traveled faster and faster, finally turning out of the gently waving
“Oh, a rain of gold!” As the bus rushed into another road
leading to the school, almost at breakneck speed, Summer
appeared in a different form and exploded in the mouths of my
The students all pushed their heads out of the windows,
touching the golden raindrops whether with their hands or with
their lines of sight, while the raindrops of tiny, golden petals
descended from the tops of golden shower trees as if from baskets
of heavenly fairies, flowing whichever way the wind took
them until they covered the entire street.
With my eyes half-closed, I gazed at the long golden clusters
that hung from the tips of golden shower trees like windcharms,
spraying their tinkly, musical notes in the sky in the
direction of the wind. Completely relaxed, I let myself enjoy
this unique gift carried to me by Summer, until my consciousness
gradually dimmed and before long I had dozed off in the
arms of Chang-Hsing Street, pillowed on a dream of the golden
When we reached our destination, I stretched and yawned
to drive the dream-man away, but also drove away the hazy days
of Summer. After Summer took away all of the bright, glowing
flower clusters at the tips of the golden shower trees, the music
of the cicadas also died away, but the chill of wistful Autumn
When one could no longer hear the cicadas, Autumn had
arrived with its secret sorrows, and the sweet gums were the first
The year that I pushed away Summer and saw in Autumn, I
left school and officially entered the workforce, starting each
day by going to work on foot. Turn right at the mouth of the lane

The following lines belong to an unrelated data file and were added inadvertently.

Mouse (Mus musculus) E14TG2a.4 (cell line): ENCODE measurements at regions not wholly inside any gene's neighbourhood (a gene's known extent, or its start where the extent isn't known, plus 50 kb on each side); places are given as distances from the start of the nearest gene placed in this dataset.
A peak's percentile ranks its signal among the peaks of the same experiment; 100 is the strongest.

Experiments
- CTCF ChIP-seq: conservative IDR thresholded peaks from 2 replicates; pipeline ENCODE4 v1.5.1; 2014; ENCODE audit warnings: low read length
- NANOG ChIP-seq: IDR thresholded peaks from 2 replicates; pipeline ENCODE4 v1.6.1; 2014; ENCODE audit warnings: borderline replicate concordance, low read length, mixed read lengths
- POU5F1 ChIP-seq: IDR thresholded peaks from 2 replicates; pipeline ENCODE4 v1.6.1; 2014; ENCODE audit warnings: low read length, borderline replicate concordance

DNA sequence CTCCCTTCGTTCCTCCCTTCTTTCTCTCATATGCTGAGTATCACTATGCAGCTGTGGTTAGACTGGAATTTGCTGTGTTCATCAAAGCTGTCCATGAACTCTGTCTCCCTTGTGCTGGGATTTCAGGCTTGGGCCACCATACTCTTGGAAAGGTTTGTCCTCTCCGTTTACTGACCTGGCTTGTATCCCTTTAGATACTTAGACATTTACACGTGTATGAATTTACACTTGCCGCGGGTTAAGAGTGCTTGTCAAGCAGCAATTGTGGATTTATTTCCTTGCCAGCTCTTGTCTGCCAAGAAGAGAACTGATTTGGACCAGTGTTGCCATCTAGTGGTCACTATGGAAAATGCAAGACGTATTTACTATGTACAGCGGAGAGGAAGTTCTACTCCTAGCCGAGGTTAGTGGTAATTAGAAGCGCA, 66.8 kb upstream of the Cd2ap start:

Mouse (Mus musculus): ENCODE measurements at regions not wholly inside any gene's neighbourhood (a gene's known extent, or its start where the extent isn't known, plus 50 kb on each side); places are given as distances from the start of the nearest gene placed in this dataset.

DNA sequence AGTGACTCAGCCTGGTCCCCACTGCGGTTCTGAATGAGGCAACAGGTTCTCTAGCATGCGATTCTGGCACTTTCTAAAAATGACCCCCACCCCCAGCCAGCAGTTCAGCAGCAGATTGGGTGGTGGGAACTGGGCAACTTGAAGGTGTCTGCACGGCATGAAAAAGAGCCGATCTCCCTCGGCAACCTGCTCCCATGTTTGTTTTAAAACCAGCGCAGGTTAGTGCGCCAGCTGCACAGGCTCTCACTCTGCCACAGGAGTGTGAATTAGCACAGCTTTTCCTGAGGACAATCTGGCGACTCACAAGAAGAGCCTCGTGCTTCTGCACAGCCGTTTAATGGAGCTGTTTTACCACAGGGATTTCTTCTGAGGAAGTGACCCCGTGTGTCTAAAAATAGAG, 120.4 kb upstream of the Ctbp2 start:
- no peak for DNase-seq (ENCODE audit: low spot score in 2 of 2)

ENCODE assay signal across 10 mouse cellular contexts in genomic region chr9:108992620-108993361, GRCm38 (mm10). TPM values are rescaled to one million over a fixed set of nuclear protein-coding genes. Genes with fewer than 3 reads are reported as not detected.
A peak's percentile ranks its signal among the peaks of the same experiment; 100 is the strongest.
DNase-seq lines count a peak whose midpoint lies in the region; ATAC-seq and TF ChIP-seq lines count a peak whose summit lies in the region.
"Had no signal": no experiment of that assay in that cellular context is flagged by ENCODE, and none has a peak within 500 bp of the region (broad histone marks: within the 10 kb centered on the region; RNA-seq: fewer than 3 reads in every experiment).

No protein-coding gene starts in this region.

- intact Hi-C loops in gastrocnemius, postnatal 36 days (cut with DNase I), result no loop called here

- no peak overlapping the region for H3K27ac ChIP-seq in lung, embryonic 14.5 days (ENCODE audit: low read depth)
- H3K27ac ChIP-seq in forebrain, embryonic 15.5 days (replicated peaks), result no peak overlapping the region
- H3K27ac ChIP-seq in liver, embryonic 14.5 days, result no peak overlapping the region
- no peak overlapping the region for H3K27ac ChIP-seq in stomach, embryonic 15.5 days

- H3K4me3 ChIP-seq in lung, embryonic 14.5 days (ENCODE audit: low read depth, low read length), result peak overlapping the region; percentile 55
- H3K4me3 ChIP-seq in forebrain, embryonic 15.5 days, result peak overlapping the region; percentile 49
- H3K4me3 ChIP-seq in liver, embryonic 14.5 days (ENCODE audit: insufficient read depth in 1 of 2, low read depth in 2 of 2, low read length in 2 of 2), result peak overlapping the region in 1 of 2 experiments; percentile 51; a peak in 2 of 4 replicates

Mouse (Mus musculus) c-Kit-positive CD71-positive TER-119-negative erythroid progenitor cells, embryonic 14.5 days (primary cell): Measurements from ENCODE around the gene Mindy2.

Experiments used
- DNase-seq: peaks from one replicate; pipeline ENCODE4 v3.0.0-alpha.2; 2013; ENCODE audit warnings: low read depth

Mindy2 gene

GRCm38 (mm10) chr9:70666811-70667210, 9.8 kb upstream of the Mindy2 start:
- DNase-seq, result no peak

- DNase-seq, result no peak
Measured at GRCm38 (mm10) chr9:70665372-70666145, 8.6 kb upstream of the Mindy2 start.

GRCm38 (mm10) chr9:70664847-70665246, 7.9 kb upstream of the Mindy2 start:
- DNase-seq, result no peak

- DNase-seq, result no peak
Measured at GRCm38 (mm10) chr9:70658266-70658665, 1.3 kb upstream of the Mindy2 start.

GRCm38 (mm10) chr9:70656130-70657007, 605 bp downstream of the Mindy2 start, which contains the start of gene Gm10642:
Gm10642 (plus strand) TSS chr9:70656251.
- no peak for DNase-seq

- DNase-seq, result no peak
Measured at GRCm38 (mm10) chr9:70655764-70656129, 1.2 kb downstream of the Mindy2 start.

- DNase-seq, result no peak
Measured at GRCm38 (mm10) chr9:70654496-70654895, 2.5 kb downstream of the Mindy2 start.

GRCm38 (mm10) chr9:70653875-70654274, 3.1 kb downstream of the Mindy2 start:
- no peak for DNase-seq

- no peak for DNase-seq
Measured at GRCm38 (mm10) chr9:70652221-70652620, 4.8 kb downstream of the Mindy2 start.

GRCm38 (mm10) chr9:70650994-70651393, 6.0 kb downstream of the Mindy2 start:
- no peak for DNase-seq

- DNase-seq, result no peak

where I leased a small apartment, follow the row of neatly
arranged sweet gum trees, walk for a little over ten minutes, and
I would arrive at my place of work. When the first gasp of cold
wind attacked, the leaves of the sweet gums would immediately
and magically change from their shy and modest greenness to
the bitter color of wistful longing.
Whenever the gum leaves began to change color, it would
also seem to affect my mood. Even though I generally rushed
along the street of sweet gums, at this time I would always feel
compelled to slow my steps for a gaze at that stroke of vague,
bitter sorrow, and it would always remind me of long-gone
memories that could not possibly be more long-gone, scenes
from the past vaguely yet repetitively replaying in my mind. I
could not refuse or object to moving through a long season of
beautiful sorrow, towards an age of youth that could no longer
Previously I had thought that the sweet gum leaves changed
colors because they were also sorrowful, but much later I discovered
that the leaves had changed color in readiness for the freezing Winter to come, just as animals prepare for hibernation.
When the temperature dropped suddenly, trees and animals alike
must slow down their internal activities, in order to store up
enough nutrients or water for the hard Winter ahead.
As the days grew colder, not only the sweet gums but also
the maples were dyeing the streets in Autumn yellow.
Occasionally I paused to look up, and would see all colors of the sunset showcased by the backdrop of clear blue sky, as grand
and magnificent as martyrs. I accidentally let out a sneeze, a
tiny one, but in an instant the martyr-like pieces of scarlet drifted down until the entire city was dyed red by fallen leaves,. . .